Condominium properties represent a large number of sales in all Alberta markets every year [about 30%], and the issues that surround the purchase and sale of condominium properties are specific and intrinsically linked to the condominium documents. It is widely understood that condominium ownership provides a carefree lifestyle option, but confusion over condominiums can be expensive. Let's take a few minutes to think through some of the high points.
As you would expect, the Real Estate Act of Alberta as well as the Real Estate Act Rules, govern the transaction of condominium properties, because condominium is a form of owning real property. As an additional complexity, condominiums are also governed by the Condominium Properties Act of Alberta which relates to the running of the condominium corporation itself, as well as specifics about how condominiums are bought and sold.
One of the biggest misconceptions about condominiums is what exactly a condominium is. Many consumers believe a condominium is an apartment-style property in a complex which offers amenities for its owners. Although this may be accurate, it is not the whole story, as a condominium can be almost anything from an apartment or townhouse to the lot under a single-family home or a 20-acre parcel of rural land. The reason for this is that a Condominium is a type of corporate ownership of a project, rather than simply owning a piece of individual real estate. One of the benefits of condominium ownership includes the right to dispose of your interest in that corporation which is why in the real estate space it feels a lot like non-condominium property.
Condominium Docs importance
When a prospective buyer considers buying a condominium property, it's important to frame thoughts around that purchase so the buyer clearly understands what condominium ownership means. If the buyer were going to spend $300,000 to invest in a popular hamburger franchise restaurant, they would likely want to know a few crucial details about that company. Financial health, assets, liabilities, renovation funds, debts, and restrictions, are only a few of the things a restaurant buyer would like to know about before investing their hard-earned money into that corporation to ensure investment success. This is the same as buying a condominium property, where the buyer needs the same information when deciding to invest their money into a condominium corporation. The big difference is that as a benefit of owning shares (unit factors) of that condominium corporation, the purchaser gets to own a specific piece of the physical property. The condominium documents serve the purpose of satisfying the informational needs of the purchaser to evaluate that investment profile.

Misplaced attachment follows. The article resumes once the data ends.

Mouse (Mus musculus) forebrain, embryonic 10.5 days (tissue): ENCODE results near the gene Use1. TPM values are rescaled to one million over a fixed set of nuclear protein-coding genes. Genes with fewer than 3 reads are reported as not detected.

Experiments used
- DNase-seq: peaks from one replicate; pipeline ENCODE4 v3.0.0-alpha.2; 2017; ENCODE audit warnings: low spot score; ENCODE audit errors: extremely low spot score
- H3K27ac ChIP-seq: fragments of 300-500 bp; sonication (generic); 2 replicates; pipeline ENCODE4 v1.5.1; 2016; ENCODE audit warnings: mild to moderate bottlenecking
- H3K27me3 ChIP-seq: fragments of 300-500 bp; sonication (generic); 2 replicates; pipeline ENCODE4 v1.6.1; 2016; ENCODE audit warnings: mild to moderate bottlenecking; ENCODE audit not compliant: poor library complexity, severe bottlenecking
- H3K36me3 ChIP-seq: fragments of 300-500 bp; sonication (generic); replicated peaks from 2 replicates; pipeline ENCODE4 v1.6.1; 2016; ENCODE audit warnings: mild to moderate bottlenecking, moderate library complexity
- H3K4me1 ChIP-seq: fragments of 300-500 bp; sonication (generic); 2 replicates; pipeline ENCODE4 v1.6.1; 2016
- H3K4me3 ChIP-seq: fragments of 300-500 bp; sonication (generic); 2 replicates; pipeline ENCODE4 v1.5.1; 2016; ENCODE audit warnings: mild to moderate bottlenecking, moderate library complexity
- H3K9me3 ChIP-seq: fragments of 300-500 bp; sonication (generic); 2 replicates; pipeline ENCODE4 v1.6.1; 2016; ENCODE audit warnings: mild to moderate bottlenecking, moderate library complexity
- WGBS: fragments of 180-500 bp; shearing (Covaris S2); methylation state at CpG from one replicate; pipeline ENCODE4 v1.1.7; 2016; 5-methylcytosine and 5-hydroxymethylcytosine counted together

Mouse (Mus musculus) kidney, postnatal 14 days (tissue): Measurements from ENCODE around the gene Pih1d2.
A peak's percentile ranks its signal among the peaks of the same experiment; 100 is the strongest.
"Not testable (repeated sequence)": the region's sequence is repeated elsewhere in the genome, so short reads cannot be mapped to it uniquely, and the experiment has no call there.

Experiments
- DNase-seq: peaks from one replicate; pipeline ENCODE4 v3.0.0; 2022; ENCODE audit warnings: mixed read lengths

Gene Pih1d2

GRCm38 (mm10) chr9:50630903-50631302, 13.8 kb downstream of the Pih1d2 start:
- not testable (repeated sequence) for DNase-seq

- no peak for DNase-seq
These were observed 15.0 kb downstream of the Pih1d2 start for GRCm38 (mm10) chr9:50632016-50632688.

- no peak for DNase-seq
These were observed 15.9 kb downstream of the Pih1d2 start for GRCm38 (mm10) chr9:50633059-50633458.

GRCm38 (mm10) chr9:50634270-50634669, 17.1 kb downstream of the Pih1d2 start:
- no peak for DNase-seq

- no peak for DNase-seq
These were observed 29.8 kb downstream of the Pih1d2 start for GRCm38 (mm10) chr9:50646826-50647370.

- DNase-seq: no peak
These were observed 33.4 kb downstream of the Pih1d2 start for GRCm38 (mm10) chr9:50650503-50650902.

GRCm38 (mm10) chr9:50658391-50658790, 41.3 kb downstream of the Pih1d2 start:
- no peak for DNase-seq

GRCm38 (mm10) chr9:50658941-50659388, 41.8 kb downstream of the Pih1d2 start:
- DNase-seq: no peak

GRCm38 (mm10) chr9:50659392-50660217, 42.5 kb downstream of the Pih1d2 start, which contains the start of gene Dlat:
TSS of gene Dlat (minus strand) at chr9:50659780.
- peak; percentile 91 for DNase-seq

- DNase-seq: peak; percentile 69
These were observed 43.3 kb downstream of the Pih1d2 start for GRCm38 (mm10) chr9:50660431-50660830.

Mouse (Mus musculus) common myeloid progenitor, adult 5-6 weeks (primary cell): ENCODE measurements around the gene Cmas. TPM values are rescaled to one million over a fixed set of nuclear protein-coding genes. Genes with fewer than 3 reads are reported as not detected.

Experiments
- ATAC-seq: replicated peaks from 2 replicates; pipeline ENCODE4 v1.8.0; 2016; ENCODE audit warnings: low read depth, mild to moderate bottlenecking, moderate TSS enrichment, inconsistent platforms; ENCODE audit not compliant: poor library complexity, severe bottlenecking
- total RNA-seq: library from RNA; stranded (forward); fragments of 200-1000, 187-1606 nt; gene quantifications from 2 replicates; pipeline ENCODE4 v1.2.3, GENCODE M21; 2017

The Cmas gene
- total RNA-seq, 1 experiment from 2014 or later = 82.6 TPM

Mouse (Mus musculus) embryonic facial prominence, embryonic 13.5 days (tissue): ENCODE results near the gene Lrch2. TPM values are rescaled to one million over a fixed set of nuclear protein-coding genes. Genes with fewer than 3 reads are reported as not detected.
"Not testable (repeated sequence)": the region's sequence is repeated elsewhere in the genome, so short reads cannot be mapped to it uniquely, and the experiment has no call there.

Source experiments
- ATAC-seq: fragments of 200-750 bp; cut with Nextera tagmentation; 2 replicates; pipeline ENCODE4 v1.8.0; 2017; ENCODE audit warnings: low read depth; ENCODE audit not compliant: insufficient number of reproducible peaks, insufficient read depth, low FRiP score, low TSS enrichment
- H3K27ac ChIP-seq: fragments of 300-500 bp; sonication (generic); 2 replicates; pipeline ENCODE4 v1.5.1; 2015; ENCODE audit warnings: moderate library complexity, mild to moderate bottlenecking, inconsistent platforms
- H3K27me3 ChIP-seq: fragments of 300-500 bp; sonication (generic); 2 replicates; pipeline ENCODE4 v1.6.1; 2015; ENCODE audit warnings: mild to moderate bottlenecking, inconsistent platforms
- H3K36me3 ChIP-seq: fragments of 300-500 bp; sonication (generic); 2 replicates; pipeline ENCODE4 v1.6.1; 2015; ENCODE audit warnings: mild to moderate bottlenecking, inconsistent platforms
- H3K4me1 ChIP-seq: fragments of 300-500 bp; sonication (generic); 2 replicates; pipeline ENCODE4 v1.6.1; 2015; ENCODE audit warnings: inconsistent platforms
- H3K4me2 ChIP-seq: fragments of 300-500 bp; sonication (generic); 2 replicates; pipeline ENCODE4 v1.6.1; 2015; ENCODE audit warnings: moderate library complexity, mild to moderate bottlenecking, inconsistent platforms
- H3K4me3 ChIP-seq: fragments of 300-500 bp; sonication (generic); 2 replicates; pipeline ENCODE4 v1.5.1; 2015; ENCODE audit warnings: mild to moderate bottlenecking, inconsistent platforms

What documents are required?
Thankfully consumers are not left alone to figure out what documents are critical when considering a Condominium purchase, as the Condominium Properties Act specifies which documents should be prepared by all condominium corporations in Alberta, and the Alberta Real Estate Association has undertaken to include this list and other important documents in the standard purchase contract for resale condominiums used by REALTORS®. By ensuring consumers make their purchase conditional to the review of condominium documents, REALTORS® help buyers gain the transparency they need when making the purchasing decision.